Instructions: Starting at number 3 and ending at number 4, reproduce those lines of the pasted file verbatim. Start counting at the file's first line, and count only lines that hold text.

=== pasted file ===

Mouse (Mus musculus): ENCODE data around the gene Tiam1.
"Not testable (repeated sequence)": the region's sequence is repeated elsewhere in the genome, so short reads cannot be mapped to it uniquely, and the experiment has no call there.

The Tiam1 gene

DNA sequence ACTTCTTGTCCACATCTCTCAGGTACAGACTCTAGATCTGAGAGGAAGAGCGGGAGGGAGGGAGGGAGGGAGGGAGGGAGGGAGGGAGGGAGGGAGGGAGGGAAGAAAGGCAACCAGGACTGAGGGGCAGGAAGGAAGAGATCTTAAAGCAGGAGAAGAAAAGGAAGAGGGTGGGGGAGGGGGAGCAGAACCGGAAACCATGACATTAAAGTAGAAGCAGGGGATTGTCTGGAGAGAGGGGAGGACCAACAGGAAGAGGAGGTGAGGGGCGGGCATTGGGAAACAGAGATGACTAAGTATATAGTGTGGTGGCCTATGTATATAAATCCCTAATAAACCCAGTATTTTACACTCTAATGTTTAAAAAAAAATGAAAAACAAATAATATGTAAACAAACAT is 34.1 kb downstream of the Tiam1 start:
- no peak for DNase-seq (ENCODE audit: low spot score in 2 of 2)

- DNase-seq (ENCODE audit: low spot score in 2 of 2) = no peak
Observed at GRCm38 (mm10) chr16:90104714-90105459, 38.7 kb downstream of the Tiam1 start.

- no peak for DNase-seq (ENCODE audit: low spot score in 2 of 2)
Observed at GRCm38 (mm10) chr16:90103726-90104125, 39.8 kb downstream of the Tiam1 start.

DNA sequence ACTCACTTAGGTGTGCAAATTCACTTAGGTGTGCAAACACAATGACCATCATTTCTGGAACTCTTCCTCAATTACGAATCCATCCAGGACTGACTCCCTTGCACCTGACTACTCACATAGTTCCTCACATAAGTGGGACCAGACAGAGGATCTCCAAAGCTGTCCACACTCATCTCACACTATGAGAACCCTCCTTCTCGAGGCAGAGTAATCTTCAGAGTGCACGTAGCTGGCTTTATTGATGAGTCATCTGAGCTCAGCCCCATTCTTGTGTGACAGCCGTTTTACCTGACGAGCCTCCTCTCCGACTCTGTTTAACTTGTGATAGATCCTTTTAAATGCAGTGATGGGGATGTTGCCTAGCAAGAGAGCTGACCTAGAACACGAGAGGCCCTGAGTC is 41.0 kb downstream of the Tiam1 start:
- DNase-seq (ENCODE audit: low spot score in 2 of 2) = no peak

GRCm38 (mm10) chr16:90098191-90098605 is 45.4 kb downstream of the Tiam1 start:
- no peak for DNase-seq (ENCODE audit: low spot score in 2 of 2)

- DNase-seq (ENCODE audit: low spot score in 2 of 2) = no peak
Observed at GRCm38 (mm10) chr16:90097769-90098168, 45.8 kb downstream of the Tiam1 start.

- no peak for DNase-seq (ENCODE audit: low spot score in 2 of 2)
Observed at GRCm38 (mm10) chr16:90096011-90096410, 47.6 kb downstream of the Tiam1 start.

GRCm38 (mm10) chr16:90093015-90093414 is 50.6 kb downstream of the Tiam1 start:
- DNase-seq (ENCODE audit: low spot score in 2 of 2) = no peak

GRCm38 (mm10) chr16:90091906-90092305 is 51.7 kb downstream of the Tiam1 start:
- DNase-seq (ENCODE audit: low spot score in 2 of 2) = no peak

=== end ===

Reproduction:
The Tiam1 gene

DNA sequence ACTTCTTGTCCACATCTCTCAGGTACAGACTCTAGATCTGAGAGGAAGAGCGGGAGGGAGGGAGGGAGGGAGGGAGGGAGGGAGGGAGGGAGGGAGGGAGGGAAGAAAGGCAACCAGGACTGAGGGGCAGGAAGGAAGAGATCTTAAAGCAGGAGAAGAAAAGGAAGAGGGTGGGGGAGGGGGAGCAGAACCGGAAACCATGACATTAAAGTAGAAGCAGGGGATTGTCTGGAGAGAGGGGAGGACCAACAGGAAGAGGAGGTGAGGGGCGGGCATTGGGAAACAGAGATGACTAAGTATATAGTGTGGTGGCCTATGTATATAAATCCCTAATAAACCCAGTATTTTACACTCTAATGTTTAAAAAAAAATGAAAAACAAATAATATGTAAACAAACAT is 34.1 kb downstream of the Tiam1 start: